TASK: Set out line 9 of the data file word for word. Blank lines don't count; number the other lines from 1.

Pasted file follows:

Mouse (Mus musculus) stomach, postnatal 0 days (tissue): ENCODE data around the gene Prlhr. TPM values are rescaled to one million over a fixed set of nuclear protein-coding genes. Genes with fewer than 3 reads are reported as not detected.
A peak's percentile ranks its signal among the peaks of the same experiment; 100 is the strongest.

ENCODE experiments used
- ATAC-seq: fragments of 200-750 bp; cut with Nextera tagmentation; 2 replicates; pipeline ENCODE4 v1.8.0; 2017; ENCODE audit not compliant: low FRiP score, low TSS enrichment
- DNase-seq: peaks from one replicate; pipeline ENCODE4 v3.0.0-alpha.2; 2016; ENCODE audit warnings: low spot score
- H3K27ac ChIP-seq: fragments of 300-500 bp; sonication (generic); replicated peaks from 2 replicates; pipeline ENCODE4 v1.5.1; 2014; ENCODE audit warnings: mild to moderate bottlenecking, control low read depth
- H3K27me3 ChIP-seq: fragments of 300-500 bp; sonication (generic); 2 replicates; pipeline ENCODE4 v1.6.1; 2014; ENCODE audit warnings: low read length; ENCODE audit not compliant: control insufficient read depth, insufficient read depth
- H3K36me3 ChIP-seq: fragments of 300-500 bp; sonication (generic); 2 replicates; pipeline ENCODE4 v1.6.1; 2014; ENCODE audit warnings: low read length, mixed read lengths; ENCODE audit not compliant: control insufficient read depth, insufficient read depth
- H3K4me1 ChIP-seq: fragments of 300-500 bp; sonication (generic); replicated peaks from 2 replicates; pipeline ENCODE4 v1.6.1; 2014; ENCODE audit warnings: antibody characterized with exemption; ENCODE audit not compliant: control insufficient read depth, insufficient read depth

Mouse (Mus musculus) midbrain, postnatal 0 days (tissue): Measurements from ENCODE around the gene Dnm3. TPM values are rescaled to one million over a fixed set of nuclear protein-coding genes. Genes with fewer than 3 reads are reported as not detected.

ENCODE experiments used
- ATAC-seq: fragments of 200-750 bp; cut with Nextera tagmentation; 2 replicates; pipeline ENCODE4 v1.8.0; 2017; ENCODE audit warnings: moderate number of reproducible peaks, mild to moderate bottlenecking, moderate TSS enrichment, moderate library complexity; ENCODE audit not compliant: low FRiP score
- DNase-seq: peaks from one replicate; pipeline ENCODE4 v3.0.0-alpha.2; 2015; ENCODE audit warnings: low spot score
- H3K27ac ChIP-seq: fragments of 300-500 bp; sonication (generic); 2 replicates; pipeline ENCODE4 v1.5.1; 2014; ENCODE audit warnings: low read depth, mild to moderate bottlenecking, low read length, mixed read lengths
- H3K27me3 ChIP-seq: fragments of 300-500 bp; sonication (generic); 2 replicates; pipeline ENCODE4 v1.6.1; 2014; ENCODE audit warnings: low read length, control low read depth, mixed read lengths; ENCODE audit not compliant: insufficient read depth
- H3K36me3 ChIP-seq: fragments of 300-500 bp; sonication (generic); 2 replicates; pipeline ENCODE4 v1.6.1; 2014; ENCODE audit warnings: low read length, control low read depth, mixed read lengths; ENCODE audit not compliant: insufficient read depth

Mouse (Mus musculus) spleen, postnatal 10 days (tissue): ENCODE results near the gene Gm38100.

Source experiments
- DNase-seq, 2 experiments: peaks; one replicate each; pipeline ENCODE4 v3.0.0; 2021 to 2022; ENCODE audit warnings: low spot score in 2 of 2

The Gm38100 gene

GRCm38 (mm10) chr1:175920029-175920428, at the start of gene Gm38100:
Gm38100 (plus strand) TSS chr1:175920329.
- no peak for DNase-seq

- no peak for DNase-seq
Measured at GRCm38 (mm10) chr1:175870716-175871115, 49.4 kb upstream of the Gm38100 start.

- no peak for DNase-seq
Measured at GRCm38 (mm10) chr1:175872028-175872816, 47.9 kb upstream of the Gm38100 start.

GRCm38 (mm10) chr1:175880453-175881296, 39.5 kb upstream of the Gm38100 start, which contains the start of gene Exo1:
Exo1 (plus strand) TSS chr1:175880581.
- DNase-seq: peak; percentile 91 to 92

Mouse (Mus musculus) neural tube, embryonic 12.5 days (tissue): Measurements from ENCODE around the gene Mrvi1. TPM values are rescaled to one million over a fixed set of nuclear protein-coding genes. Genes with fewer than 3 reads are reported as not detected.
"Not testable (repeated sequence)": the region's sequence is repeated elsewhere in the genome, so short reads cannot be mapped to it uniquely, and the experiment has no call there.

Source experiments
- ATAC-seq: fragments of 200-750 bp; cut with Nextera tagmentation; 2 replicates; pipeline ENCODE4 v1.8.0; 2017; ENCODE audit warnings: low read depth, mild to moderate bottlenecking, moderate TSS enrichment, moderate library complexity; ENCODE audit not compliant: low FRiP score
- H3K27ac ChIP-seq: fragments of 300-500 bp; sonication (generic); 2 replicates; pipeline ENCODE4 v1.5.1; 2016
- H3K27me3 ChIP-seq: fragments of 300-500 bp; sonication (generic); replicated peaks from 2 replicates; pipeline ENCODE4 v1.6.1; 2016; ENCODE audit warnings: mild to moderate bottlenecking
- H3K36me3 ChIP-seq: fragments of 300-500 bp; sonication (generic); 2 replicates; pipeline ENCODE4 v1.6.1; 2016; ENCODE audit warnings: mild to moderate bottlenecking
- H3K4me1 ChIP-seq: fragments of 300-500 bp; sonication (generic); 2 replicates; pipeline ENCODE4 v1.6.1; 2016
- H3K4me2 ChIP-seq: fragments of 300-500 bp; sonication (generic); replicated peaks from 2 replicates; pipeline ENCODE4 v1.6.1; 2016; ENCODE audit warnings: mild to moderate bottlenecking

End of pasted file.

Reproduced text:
- H3K4me1 ChIP-seq: fragments of 300-500 bp; sonication (generic); replicated peaks from 2 replicates; pipeline ENCODE4 v1.6.1; 2014; ENCODE audit warnings: antibody characterized with exemption; ENCODE audit not compliant: control insufficient read depth, insufficient read depth